Perhaps you’ve heard of karat (abbreviated K or kt), which is the most widely used measure of gold purity. Karat is measured on a scale from 0 to 24.

Thus, a piece of jewelry that has a purity of one karat consists of 1 part gold and 23 parts other metals or alloys.

Purity can also be measured in percentages and parts per thousand.

To convert karats to percentage, divide the karat number by 24 and multiply the result by 100.

For instance, to figure out the gold percentage in your 20-karat ring, divide 20 by 24, thus obtaining 0.833, or 83.3% gold content (which also translates to 833 parts per thousand).

How to Find Out the Gold Content of Your Jewelry

To see how much gold your jewelry contains, it is usually enough to look at the piece and find the stamp indicating its karat.

For instance, if you see a marking “10kt”, this means that your piece contains 10 parts gold and 14 parts other metals; this karat value also translates to 41.7% gold content.

Sometimes, you will not see purity measured in karats but rather in parts per thousand (especially common in Europe). If that’s the case, you will see a 3-digit number stamped on your jewelry.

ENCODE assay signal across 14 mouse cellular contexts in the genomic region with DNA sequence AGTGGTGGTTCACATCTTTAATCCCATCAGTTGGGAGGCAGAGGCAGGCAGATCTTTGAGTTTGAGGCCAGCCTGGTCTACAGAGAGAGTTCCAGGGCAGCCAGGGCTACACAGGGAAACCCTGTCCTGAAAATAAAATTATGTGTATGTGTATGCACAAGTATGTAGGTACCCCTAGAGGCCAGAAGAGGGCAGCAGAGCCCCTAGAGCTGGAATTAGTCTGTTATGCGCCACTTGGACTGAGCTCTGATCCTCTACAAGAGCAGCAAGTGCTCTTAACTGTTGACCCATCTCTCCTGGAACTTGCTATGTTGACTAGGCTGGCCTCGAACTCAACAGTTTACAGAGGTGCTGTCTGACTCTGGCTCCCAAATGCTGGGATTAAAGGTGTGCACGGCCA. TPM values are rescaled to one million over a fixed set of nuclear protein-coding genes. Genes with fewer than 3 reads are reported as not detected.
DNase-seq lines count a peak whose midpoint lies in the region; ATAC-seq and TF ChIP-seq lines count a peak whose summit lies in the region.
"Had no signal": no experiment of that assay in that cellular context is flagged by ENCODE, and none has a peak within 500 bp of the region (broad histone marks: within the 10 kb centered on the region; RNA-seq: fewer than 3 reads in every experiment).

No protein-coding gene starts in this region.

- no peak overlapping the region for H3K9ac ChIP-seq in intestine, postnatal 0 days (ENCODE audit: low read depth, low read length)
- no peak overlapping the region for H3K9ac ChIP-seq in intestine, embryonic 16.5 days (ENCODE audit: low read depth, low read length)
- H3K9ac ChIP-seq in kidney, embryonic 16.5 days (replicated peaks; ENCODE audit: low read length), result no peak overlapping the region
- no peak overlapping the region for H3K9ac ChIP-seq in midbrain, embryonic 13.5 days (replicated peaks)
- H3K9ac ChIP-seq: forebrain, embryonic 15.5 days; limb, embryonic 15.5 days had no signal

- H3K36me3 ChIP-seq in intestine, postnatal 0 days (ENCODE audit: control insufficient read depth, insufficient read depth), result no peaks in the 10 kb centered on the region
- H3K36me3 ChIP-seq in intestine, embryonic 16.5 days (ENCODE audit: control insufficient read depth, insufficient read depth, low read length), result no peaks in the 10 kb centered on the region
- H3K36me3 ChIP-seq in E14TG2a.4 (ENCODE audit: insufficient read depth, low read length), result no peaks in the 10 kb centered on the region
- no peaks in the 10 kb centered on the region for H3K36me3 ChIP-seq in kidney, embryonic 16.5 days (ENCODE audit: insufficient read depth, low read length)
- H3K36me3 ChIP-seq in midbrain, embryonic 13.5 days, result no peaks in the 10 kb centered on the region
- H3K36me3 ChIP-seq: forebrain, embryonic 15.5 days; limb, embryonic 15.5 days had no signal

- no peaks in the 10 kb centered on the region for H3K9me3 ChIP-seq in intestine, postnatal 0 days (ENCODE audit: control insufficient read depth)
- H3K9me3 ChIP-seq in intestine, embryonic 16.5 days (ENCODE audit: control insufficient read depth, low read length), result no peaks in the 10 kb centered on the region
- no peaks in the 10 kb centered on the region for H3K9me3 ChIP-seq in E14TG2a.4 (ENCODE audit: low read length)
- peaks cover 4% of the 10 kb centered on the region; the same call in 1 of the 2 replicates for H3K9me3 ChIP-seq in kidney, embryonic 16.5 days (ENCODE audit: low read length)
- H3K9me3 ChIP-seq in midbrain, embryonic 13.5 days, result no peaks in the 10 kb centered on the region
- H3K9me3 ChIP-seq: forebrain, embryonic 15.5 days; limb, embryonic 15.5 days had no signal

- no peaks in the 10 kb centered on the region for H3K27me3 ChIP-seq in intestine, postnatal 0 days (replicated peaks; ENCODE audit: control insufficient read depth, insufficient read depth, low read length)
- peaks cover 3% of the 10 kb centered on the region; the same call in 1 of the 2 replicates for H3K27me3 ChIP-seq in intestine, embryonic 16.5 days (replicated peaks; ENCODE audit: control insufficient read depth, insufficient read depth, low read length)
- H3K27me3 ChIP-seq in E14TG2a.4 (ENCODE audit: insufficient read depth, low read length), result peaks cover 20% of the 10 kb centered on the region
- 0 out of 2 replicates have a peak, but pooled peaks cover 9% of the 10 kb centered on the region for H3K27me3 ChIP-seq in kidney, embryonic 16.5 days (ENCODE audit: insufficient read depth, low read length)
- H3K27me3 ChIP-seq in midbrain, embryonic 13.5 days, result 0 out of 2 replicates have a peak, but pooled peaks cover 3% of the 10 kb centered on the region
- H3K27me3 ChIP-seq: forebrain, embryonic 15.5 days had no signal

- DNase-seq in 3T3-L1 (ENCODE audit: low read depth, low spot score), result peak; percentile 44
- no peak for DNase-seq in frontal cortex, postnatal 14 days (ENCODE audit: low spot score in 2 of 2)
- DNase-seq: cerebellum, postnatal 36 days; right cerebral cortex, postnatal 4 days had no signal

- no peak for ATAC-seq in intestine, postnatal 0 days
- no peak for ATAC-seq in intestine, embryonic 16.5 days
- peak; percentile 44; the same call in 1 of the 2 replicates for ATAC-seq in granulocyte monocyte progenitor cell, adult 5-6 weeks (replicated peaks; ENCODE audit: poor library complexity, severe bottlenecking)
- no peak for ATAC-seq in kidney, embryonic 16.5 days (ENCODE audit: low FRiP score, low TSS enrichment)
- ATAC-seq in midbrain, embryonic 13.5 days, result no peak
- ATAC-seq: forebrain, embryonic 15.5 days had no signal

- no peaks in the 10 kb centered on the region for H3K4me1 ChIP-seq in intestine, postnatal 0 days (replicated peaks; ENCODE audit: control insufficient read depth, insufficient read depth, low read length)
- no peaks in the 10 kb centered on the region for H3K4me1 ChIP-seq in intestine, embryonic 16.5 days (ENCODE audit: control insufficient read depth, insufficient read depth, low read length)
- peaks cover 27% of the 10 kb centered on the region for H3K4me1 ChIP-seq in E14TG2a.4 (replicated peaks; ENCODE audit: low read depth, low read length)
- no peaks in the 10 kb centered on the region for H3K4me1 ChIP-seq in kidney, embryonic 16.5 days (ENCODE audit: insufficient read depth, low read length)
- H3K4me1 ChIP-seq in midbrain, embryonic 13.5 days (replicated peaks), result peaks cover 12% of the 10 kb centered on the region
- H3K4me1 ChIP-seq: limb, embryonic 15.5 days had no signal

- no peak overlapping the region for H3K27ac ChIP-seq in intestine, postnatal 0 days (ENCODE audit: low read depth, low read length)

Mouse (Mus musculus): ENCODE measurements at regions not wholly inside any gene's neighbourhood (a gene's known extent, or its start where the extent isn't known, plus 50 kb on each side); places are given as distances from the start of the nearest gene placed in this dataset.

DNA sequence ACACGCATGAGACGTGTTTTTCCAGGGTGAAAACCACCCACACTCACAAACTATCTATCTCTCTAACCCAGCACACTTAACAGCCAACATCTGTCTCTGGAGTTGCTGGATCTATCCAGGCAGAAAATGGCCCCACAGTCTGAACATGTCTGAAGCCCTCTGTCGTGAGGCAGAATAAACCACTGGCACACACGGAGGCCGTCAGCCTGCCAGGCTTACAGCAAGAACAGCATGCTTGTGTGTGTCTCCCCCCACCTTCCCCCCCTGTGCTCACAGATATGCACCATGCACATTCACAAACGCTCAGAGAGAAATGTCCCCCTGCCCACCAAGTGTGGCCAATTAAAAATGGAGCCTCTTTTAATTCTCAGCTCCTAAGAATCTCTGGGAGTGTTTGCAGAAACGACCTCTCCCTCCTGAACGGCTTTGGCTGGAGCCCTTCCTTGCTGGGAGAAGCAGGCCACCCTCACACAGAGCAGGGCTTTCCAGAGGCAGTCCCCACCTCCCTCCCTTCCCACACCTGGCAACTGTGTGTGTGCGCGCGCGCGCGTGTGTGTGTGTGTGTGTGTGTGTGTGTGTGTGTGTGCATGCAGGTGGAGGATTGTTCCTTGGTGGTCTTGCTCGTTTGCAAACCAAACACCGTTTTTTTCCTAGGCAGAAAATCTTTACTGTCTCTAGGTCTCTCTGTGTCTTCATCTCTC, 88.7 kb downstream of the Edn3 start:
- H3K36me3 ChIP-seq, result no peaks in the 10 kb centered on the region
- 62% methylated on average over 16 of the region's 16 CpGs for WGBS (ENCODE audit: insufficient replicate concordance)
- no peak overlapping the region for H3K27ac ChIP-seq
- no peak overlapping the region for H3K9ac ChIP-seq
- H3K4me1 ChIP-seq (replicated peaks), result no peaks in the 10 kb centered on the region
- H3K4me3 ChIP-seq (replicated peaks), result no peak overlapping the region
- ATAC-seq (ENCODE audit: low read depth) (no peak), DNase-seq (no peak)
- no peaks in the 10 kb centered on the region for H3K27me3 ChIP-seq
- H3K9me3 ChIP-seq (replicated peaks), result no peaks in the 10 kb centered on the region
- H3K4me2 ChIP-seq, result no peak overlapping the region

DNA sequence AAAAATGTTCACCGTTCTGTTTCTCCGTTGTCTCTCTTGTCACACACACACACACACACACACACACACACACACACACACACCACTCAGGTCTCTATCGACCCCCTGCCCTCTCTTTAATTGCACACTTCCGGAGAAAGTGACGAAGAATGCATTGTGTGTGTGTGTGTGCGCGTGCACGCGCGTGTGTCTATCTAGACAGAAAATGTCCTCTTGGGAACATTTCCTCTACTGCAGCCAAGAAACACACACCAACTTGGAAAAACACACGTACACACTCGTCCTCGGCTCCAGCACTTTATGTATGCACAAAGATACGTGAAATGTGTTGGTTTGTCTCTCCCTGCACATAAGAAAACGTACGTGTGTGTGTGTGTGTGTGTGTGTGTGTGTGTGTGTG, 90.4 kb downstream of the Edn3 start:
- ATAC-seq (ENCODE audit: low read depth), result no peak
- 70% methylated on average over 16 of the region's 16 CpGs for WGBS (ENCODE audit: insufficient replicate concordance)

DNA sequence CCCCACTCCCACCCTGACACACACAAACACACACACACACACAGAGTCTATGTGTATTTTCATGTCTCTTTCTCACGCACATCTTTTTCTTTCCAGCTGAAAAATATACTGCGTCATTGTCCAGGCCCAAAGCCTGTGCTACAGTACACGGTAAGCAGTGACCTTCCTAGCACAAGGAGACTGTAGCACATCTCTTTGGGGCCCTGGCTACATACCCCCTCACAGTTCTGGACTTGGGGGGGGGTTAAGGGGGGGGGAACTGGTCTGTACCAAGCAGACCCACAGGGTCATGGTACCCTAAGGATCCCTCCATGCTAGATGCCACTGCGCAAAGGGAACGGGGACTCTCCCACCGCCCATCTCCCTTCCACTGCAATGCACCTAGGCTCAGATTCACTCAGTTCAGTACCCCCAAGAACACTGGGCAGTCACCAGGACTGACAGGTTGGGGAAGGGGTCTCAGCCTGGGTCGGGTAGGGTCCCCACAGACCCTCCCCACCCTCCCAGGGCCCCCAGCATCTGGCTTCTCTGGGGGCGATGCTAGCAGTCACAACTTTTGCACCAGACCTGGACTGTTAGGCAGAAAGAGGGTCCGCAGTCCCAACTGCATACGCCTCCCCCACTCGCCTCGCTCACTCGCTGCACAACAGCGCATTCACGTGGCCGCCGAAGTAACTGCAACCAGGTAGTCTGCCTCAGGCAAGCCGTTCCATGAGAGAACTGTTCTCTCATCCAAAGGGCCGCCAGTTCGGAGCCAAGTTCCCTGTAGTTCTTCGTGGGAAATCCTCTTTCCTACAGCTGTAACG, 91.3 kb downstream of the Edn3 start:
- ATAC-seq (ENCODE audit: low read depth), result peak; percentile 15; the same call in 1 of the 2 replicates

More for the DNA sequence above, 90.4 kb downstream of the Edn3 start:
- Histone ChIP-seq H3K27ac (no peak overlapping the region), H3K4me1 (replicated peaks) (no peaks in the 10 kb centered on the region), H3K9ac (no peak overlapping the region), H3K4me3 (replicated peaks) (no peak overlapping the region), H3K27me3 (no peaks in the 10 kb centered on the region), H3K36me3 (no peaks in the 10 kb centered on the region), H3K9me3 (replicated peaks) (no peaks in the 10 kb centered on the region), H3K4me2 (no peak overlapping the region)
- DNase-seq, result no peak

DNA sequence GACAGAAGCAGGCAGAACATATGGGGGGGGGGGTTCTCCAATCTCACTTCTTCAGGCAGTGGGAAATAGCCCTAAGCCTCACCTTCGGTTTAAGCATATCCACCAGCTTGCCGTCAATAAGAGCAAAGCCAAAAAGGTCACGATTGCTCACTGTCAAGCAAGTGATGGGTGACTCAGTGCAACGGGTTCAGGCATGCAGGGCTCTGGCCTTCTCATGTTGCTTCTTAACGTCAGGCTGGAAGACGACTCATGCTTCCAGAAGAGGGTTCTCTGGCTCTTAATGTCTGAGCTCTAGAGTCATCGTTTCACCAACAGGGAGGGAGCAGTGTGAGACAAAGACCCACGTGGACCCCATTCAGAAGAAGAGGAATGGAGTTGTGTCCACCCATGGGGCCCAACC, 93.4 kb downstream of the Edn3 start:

For example, if you see the mark “583”, this means that the gold content is 583 parts per thousand. Divide that by 10 and you will get the percentage value of gold content, or 58.3%.

To find the purity of the same piece in karats, divide 583 by 1000 and multiply the result by 24 – the result is 14 karats.

**Common Karat Marks on Gold Jewelry**

This is how the most common parts-per-thousand purity marks correspond to standard karats:

999 = 24K

917 = 22K

833 = 20K

750 = 18K

583 = 14K

417 = 10K

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